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Trolling the #24HoP

Dec 10, 2010   //   by Karen Lopez   //   Blog, Database, Speaking, WIT  //  10 Comments

I knew it would happen.  As I blogged previously, SQLPASS is hosting a 24 Hours of PASS event in March and is using this event to honour Women in IT (WIT) by having 24 sessions given solely by female data professionals.

Having worked on WIT committees, programs and events for more than two decades (I was a national spokesperson for WIT here in Canada for two years), I knew that someone (and there will be more) would eventually anonymously complain that this one event should not be run with only female speakers.  Trolls must post anonymously because they don’t want to contribute to the discussion; they just want to make a good thing look bad.  This is my letter to Anonymous (an infrastructure DBA).


Hi Anonymous –

You forgot to mention the creepier one that most anonymous trolls give:

"What about the lack of overweight, old, ugly, grumpy white guys in the Supermodel profession?"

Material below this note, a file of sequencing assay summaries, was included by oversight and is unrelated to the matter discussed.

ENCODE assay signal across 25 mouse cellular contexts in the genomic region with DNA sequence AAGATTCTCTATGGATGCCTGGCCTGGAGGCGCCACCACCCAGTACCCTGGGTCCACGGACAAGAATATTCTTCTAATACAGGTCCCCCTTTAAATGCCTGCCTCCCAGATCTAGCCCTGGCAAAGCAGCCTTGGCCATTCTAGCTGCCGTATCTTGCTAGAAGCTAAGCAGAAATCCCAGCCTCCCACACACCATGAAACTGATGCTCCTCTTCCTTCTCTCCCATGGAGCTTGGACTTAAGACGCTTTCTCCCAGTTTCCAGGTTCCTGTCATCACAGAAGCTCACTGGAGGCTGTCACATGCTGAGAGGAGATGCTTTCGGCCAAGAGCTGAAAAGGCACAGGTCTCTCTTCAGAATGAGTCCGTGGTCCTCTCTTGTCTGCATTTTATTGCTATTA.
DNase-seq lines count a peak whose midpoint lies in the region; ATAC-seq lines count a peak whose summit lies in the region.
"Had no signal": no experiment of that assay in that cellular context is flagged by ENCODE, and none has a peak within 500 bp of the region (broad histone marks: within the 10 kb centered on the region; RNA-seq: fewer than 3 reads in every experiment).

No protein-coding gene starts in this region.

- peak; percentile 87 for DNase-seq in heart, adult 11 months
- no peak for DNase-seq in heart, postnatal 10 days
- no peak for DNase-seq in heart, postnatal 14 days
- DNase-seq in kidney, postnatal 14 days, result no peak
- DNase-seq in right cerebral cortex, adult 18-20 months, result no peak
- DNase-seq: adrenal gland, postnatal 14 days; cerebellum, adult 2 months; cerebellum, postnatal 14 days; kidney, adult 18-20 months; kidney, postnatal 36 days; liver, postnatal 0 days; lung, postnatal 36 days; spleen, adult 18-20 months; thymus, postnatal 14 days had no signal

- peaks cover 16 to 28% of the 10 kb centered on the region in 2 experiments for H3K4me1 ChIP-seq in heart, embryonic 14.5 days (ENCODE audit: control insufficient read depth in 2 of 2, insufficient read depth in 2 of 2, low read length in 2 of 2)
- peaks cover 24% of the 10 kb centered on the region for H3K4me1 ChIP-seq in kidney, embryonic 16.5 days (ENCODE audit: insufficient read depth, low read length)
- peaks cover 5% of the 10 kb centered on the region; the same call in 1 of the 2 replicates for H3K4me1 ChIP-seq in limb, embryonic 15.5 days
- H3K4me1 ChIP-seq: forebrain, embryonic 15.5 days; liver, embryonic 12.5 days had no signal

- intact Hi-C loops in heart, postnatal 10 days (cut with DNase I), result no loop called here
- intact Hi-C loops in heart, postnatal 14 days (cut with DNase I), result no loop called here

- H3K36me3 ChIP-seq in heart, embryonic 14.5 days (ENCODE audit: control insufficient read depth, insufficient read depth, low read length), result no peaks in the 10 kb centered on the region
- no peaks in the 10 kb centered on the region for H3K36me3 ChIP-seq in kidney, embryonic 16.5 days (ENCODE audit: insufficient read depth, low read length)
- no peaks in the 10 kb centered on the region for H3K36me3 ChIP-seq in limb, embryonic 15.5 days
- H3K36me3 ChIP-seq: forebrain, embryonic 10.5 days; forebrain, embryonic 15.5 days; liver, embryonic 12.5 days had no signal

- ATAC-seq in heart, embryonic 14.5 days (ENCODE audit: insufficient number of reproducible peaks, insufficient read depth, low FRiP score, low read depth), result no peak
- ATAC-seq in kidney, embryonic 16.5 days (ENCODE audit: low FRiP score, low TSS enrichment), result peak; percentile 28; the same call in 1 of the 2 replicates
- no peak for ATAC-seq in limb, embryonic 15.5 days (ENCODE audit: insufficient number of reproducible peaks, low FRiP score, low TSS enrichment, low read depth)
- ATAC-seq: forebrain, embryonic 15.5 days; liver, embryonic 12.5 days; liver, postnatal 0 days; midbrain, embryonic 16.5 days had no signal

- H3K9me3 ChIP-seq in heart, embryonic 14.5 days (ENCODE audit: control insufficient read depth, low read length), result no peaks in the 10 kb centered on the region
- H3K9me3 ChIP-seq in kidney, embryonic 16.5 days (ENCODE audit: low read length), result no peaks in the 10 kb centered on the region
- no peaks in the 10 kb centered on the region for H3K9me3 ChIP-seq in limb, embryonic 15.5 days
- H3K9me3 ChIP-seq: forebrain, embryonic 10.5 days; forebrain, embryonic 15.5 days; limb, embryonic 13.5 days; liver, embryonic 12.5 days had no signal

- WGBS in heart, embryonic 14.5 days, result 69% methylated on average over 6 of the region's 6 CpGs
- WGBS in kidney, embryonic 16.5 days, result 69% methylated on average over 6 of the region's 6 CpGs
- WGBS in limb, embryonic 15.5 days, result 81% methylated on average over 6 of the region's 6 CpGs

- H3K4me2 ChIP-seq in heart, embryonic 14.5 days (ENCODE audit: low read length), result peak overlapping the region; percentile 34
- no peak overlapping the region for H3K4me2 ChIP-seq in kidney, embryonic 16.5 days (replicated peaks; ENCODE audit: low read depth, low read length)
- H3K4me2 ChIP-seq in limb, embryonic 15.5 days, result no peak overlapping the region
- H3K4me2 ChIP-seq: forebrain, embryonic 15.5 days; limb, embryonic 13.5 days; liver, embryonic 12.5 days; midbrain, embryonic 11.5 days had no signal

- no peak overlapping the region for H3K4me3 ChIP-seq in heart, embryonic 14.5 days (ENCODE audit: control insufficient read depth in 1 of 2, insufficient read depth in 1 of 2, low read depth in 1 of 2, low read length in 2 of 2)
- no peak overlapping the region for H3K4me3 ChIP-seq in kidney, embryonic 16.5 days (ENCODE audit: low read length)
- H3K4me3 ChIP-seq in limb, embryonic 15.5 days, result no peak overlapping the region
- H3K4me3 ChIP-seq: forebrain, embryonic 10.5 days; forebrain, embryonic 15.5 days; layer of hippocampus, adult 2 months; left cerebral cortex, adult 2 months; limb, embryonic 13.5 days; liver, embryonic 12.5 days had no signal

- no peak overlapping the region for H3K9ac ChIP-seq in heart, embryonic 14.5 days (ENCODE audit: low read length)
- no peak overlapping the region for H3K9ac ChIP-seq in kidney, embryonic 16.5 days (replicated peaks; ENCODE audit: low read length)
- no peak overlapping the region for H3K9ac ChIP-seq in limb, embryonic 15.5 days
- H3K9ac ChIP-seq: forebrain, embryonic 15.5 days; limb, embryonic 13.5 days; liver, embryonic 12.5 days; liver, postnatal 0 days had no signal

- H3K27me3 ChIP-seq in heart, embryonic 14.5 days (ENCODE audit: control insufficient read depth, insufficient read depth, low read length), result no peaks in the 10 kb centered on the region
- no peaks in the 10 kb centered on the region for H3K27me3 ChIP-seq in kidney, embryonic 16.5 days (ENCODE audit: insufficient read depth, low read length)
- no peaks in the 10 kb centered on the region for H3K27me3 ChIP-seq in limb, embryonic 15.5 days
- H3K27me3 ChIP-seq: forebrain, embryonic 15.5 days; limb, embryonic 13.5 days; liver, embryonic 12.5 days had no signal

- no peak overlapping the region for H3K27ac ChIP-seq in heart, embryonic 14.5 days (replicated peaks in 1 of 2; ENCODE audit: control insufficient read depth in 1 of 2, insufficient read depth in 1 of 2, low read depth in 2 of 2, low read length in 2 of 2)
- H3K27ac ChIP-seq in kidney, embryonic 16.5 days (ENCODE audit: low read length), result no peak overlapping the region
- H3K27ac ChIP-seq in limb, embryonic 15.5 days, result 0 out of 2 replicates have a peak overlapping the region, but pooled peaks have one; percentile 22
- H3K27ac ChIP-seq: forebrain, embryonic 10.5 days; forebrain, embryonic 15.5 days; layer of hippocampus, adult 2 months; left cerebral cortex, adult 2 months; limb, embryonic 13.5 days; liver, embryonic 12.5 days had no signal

It’s a classic.  It is the most common response I get in letters to the editor, live events and articles from anonymous posters.  If you are going to go for it, please go all the way. 

This witty questions does not contribute to the discussion of diversity in any profession because it makes a huge leap of logic: that there is some physical trait in females that should keep them out of the IT profession.  That is flat out wrong. 

By the way, there are people who are concerned about the lack of diversity in the nursing profession. I support all kinds of programs that want to address real issues of diversity in all professions. 

The reason society should be concerned about diversity isn’t about making the numbers somehow magically match demographics of the full population, it is that we should investigate the reasons why certain professions aren’t diverse as the full populations and make corrective action to ensure that silly obstacles aren’t there. The most successful WIT programs focus on ensuring that young women understand the opportunities available to them and remove roadblocks they might have to considering a career in IT.

Much research has shown that young women don’t consider IT (and other STEM) careers because they:

  1. Don’t even know what the career is about and therefore think it is all about grumpy evil-doing nerds working alone in a dark basement drinking Jolt Cola and typing all day. Think of the Wayne Knight character in Jurassic Park.